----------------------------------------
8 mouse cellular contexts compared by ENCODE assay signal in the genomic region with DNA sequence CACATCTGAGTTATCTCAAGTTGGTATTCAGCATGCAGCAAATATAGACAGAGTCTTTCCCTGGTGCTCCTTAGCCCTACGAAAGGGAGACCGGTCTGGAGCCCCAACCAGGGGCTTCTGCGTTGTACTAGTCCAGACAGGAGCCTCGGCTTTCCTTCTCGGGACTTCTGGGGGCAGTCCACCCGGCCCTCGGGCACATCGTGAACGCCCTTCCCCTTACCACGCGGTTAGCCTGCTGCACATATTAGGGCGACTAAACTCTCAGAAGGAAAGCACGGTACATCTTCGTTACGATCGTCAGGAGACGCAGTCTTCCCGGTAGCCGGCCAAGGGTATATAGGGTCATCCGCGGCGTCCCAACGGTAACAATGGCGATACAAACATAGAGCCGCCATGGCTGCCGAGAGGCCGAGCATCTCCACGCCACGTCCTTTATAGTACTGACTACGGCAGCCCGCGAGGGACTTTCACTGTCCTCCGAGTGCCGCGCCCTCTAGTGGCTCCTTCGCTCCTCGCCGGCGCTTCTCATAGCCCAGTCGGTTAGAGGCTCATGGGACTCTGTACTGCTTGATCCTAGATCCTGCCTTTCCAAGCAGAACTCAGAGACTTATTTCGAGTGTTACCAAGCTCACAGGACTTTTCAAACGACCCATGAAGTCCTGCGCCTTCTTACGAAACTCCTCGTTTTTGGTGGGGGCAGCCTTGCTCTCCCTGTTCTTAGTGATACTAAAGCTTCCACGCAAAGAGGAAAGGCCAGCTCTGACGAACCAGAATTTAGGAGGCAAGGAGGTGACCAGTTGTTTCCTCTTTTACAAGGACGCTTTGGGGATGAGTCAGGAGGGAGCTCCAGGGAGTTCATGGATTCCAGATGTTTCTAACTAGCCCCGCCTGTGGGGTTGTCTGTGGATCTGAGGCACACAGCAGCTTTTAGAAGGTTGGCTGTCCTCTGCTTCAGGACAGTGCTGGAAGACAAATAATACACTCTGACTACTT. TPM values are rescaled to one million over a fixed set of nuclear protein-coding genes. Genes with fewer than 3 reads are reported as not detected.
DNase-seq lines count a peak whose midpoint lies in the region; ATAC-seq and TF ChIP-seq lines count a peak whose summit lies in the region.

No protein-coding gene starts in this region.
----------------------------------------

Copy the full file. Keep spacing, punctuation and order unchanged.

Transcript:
8 mouse cellular contexts compared by ENCODE assay signal in the genomic region with DNA sequence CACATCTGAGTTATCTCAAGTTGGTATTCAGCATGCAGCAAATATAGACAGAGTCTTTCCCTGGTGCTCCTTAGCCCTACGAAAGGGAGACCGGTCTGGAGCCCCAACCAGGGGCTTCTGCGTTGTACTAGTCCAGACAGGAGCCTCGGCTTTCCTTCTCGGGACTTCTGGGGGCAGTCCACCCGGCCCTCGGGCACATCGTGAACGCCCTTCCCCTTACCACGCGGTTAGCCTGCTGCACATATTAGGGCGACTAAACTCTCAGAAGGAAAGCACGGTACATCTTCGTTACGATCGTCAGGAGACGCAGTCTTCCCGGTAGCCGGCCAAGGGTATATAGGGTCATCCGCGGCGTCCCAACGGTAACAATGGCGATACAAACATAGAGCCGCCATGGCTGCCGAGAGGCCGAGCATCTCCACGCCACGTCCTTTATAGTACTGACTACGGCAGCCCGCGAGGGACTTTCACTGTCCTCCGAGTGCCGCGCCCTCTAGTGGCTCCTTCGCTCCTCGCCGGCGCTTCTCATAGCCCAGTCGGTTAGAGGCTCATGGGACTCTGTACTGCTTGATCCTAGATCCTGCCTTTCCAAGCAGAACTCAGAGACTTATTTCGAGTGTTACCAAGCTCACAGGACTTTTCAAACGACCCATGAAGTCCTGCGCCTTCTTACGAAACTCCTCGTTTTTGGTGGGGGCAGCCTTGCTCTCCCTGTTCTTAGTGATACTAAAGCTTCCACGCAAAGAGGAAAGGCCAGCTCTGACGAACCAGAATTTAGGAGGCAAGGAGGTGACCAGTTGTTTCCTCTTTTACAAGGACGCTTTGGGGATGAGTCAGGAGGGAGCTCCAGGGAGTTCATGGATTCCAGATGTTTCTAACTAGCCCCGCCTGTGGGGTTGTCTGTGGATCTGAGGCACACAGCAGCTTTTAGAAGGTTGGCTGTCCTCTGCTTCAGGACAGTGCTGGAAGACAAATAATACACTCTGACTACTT. TPM values are rescaled to one million over a fixed set of nuclear protein-coding genes. Genes with fewer than 3 reads are reported as not detected.
DNase-seq lines count a peak whose midpoint lies in the region; ATAC-seq and TF ChIP-seq lines count a peak whose summit lies in the region.

No protein-coding gene starts in this region.